Pagan Island also starts with possibilities. This premise just seems ripe for some ribald revelry. Stud muffin sailor splashes down on a seemingly deserted island, does the Robinson Crusoe "thang" and just when it looks like he'll starve to death, a group of lei wearing topless tomatoes stumble across his path and offer their ample assistance like a Luau La Leche League. But instead of a steamy sex farce or wanton display of ample island flesh, nothing happens. A native girl dances around a tropical gift shop version of Domino's Noid, our poop deck deviant spends countless hours trying to decipher the Ungawa language (and various European accents) the ladies use as secret sensual code, and the audience wonders if the body tape holding those flower necklaces close to the vest will ever come loose. If it weren't for that tacky Trader Vic's corporate logo standing in the middle of the grass hut grotto where these ladies live, there would be very little sculpted figure to look at. True, this is a movie that features women sans Bikini Island tops. But when Wilson, Tom Hanks' volleyball lover in Cast Away, has more sex appeal and emotional range than the naïve natives offered here, it's time to consider this male fantasy flaccid. The underwater treasure cove caper seems pasted in as an afterthought and there is an attack by a burly bunch of backlot stage hands in wool diapers that just hurts in its unintentional hilarity. Perhaps in 1960 this seemed like racy, soon to be banned brazenness. But viewed along other titles in the SWV catalog, Pagan Island is all cutie with very little nudie, as well as very little excitement.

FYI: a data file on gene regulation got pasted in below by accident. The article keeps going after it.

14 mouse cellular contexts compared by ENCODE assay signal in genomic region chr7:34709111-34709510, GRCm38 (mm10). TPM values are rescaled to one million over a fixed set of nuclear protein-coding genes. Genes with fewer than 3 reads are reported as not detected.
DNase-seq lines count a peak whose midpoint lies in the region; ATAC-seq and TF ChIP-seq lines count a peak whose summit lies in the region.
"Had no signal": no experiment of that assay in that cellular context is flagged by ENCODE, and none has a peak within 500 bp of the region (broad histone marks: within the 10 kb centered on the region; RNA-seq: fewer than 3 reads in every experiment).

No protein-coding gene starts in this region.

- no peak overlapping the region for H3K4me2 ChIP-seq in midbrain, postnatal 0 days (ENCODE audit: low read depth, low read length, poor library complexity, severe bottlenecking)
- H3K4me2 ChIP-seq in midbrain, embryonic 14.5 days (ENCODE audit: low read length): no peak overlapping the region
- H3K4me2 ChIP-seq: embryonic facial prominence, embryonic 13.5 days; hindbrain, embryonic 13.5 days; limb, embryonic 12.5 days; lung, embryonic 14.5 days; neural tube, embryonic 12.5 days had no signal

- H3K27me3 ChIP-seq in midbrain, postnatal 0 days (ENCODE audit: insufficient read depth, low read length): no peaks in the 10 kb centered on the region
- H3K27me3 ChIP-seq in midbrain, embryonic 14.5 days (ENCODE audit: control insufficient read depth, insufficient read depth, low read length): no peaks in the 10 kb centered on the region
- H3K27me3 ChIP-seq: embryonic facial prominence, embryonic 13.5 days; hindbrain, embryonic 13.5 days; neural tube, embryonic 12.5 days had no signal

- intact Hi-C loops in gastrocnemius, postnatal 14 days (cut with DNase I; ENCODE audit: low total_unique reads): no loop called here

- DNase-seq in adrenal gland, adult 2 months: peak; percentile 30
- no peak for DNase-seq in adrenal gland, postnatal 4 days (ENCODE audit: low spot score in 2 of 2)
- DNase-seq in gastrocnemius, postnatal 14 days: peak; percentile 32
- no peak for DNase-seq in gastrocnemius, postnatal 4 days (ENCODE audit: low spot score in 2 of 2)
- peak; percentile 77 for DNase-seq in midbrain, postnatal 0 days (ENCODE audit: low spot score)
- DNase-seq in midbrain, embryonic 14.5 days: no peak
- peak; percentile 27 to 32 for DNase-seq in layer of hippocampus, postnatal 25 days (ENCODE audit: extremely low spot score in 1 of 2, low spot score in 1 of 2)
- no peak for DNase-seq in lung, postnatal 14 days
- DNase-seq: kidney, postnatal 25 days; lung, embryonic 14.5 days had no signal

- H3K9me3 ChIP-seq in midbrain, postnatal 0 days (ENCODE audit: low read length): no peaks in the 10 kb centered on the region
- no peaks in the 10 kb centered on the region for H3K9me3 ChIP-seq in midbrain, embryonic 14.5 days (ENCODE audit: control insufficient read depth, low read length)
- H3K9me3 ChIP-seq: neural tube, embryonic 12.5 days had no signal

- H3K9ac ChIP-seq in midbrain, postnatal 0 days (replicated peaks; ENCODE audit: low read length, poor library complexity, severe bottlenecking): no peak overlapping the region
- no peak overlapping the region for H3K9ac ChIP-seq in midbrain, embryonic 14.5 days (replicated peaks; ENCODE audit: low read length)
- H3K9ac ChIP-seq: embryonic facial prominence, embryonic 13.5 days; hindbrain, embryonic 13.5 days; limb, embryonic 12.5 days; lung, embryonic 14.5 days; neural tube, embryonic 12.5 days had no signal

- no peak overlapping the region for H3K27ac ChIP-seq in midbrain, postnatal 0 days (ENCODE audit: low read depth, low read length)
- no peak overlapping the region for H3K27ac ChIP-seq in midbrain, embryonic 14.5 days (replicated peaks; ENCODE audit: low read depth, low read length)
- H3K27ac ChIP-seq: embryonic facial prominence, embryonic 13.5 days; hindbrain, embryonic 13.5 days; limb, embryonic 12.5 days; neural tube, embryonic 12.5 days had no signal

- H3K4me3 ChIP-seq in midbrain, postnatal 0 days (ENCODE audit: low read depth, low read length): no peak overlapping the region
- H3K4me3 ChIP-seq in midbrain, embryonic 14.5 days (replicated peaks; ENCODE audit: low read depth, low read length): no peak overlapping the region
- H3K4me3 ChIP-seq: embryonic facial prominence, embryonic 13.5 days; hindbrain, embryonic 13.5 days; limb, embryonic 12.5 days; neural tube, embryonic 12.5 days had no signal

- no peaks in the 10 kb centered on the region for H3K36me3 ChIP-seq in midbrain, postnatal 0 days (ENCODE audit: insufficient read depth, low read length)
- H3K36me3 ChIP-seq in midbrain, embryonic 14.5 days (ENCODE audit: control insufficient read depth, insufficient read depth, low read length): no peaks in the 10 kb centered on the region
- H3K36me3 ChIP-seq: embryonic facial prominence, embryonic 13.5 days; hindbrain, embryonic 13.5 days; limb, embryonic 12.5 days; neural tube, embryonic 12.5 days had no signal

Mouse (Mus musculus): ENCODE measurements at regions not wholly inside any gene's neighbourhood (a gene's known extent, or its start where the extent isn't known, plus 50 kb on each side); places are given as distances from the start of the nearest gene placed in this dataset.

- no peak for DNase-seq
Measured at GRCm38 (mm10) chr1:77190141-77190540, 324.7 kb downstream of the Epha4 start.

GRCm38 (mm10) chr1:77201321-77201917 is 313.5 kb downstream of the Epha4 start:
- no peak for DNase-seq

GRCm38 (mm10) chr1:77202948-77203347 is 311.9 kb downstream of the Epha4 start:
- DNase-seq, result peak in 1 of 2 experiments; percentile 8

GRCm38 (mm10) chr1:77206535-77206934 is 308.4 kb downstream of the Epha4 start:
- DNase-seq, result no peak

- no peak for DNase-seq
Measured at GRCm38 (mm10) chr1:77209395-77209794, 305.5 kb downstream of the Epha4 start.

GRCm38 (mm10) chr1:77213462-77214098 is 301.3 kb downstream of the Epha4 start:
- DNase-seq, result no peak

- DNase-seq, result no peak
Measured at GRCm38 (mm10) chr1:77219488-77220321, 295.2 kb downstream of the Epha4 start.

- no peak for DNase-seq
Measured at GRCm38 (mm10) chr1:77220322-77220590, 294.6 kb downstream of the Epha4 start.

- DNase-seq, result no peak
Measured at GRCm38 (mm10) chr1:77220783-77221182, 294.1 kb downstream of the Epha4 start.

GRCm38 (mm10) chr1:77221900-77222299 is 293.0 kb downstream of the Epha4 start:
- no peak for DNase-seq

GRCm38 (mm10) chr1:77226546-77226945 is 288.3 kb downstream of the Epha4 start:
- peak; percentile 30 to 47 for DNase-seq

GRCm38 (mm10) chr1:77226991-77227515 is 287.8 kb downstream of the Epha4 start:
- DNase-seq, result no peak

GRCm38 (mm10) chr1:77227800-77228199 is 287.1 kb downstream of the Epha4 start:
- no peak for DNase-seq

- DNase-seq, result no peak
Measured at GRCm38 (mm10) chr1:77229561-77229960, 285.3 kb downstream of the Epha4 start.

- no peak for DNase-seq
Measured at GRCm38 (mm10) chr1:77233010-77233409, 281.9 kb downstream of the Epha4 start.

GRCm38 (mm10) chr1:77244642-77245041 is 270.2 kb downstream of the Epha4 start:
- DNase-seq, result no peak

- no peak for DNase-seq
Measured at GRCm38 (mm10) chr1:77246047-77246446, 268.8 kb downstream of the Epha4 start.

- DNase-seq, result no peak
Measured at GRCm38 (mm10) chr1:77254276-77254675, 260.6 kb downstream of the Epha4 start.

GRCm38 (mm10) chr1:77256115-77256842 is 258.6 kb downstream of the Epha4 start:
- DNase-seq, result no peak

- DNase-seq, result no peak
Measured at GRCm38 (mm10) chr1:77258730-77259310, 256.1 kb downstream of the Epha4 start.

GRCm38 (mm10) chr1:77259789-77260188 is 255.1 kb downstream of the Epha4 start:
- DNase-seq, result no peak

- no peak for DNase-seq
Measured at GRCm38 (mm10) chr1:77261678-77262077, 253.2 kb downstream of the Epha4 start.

Visually, the black and white prints of Fiend and Pagan are near pristine, if overly soft. The monochrome seems geared more toward the gray than ebony. Even the trailers and alternate title sequence for Fiend (under the moniker Whiplash) look brand new. With movies this unfulfilling, Something Weird Video must step in and offers some decidedly different extra content sacrifices to the Gods of personal entertainment in hopes that they will be appeased. And they are, for the most part. First, we learn more than we ever wanted to know about the customs and creepiness of Bali and its clothing optional residents. We then get to see some hula girls and various other examples of tropical tomfoolery. There's even a truncated (read: without explicit sex) bit of pseudo porn that finds a rough trade looking merchant marine bedding the most hideous island girl (make that matron) in the history of backroom smoker cinema. About the only bright spot is the colorful feature starring Lewis Van Dercar. While supposedly an insight into the artistic temperament, it's really a first person narrative about a young woman's decision to totally give in to the world of nekkid artists modeling for elderly beatnik types. Add another great gallery of lost exploitation advertisement and the supplements outshine the rather tame movies offered. But all the pearl polishing in China couldn't remove the humid, overheated ho-humness of these titles. While this DVD package would certainly be the answer to a shipwrecked castaways daily doldrums, most landlubbers will have difficulty finding their South Sea legs.
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Studio: Something Weird Video